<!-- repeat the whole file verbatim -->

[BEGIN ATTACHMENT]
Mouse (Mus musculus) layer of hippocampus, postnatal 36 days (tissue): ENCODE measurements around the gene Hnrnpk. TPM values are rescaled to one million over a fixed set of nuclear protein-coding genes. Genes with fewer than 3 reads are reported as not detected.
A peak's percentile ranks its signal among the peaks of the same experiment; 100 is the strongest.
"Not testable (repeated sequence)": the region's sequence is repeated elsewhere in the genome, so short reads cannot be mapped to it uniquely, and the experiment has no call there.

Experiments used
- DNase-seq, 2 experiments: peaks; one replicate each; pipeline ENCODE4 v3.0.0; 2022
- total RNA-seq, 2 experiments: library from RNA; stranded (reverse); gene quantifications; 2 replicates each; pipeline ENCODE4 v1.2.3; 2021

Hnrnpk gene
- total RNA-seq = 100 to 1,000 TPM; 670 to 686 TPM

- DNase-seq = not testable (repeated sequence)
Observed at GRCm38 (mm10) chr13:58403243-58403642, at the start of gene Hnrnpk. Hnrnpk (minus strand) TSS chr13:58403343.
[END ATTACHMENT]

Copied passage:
Mouse (Mus musculus) layer of hippocampus, postnatal 36 days (tissue): ENCODE measurements around the gene Hnrnpk. TPM values are rescaled to one million over a fixed set of nuclear protein-coding genes. Genes with fewer than 3 reads are reported as not detected.
A peak's percentile ranks its signal among the peaks of the same experiment; 100 is the strongest.
"Not testable (repeated sequence)": the region's sequence is repeated elsewhere in the genome, so short reads cannot be mapped to it uniquely, and the experiment has no call there.

Experiments used
- DNase-seq, 2 experiments: peaks; one replicate each; pipeline ENCODE4 v3.0.0; 2022
- total RNA-seq, 2 experiments: library from RNA; stranded (reverse); gene quantifications; 2 replicates each; pipeline ENCODE4 v1.2.3; 2021

Hnrnpk gene
- total RNA-seq = 100 to 1,000 TPM; 670 to 686 TPM

- DNase-seq = not testable (repeated sequence)
Observed at GRCm38 (mm10) chr13:58403243-58403642, at the start of gene Hnrnpk. Hnrnpk (minus strand) TSS chr13:58403343.